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Figures reveal few applicants are granted asylum in Ireland

February 16, 2011

By Staff Reporter

By Andrew Bushe

DUBLIN — Only 6.6 percent of asylum seekers whose applications for refugee status in Ireland were considered last year under the 1951 Geneva Convention were recommended for permission to stay in the country by a new independent office set up by the government.

The figures were released as the gardai stepped up action against illegal immigrants and more than 2,600 failed asylum seekers evading deportation orders.

In “Operation Hyphen,” raids were carried out throughout Dublin by about 200 gardai on July 16 and that resulted in 46 people being arrested. Phase II of the operation went nationwide on July 23 when 300 gardai raided premises throughout the country. More than 80 people were detained.

The first report of the Office of the Refugee Applications Commissioner revealed that in the 14 months to last December, the office recommended 467 people be given refugee status. Applications from another 6,631 people were turned down.

Of those recommended for refusal, the Commissioner described 600 as “manifestly unfounded” and said almost 2,000 were refused because the applicant failed to turn up for a second interview.

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In the first six months of this year, 437 were recommended for refugee status and 4,238 were turned down.

The government established the independent office with 300 staff to consider applications and make recommendations to Justice Minister Michael McDowell.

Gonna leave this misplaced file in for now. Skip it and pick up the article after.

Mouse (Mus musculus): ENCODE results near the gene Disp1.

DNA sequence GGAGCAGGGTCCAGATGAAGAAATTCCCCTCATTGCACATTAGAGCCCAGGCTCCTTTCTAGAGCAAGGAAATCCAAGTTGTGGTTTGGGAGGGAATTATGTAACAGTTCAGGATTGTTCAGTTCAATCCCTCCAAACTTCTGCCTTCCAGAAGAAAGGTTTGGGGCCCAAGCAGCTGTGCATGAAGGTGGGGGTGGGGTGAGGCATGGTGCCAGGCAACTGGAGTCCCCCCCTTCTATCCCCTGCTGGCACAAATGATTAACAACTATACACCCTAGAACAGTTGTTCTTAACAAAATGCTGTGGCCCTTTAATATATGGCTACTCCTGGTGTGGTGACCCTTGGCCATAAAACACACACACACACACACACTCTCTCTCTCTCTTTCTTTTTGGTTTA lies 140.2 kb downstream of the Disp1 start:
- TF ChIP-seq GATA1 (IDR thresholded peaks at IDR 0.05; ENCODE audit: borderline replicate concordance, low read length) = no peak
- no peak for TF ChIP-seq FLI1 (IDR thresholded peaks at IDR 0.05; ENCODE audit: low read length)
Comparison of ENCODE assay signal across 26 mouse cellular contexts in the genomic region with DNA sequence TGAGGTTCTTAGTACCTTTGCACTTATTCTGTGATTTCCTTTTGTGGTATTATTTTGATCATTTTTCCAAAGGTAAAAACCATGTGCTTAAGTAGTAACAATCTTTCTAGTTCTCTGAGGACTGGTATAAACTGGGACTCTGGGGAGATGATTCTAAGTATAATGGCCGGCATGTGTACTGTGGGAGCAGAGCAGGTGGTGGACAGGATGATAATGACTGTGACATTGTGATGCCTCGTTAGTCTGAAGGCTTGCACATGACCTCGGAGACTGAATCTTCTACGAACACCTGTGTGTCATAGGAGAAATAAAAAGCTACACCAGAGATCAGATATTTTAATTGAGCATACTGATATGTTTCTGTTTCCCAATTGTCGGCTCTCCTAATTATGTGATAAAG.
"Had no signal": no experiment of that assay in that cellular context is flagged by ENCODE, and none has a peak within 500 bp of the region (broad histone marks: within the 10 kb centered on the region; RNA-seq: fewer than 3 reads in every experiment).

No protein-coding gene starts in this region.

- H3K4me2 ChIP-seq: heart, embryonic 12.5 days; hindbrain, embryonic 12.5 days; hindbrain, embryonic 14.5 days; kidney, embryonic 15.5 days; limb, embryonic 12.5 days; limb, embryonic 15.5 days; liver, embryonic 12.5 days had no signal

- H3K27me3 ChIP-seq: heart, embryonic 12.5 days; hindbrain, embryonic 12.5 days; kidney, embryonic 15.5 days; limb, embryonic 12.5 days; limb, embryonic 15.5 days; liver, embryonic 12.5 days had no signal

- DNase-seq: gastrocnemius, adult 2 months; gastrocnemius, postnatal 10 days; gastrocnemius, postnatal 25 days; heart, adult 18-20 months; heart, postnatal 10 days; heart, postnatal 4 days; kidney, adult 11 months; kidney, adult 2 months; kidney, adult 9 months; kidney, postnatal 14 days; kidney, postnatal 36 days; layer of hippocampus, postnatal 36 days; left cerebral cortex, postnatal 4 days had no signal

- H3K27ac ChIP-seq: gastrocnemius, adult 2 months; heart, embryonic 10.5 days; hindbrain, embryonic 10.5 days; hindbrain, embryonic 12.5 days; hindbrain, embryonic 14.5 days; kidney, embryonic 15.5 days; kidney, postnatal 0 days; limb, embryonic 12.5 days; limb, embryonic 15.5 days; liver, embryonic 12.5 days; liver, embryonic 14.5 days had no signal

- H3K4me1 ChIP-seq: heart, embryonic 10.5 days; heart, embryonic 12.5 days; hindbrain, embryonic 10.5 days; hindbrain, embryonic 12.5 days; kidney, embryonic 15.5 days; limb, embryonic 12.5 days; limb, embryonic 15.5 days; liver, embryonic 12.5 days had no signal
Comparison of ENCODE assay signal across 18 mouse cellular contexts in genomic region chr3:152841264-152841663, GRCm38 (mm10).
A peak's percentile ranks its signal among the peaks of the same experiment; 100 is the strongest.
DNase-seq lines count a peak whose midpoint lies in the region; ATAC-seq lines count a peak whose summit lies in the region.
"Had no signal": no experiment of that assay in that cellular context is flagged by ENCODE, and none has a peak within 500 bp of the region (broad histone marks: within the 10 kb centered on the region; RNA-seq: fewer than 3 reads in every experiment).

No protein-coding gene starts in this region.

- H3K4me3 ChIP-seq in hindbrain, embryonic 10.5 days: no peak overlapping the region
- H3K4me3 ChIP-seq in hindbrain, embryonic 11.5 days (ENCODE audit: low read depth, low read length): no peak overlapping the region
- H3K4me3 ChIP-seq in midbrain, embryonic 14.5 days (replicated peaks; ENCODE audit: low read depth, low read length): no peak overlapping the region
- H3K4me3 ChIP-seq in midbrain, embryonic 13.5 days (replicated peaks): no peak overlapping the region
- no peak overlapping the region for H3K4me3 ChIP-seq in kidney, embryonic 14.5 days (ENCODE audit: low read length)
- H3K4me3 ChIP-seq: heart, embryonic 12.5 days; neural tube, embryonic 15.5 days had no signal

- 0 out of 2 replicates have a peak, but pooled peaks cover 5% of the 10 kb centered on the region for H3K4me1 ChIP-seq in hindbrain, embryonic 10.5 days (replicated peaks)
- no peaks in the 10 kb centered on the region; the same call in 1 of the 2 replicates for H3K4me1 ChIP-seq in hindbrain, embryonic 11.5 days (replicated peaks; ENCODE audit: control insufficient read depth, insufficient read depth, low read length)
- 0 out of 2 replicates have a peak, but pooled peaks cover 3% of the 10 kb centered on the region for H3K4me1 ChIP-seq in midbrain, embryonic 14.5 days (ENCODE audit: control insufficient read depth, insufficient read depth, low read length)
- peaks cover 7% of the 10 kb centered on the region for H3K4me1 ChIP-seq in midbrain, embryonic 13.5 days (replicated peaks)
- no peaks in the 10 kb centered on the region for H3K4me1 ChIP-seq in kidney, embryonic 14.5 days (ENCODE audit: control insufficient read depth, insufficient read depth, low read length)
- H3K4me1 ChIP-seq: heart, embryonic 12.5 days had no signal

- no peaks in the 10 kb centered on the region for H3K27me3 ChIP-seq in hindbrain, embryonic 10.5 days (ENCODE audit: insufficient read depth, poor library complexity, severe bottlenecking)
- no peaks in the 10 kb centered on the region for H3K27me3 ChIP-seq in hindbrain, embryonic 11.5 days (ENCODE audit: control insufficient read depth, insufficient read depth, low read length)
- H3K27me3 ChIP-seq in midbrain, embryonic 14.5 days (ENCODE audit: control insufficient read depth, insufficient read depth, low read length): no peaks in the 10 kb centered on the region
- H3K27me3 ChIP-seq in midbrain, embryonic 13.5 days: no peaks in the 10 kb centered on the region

It has been dealing with a huge backlog of claims and has now reached the stage were applications are being processed within four to five months.

The reports shows that three countries, Nigeria 3,461 (33.5 percent), Romania 1,348 (13.1 percent) and Moldova 549 (5.3 percent) made up half of the asylum seekers that arrived last year.

Launching the report, McDowell said Ireland is experiencing a growing misuse of its refugee procedures by illegal immigrants and he pledged to protect the system’s integrity.

People were seeking asylum with “the sole purpose of evading legitimate immigration controls in order to gain a foothold in the State for economic purposes.

“This has meant that our asylum process, the principal purpose of which should be to help the genuine refugee, must cope with large numbers of claims which are in effect unfounded and which are tying up large amounts of resources,” McDowell said.

About euro 200 million was spent on asylum seekers last year. Because of the financial burden, the minister said every effort must be made to ensure that abuses by non-genuine applications are dealt with as effectively and promptly as possible.

This included fast-track procedures for “manifestly unfounded applications.”

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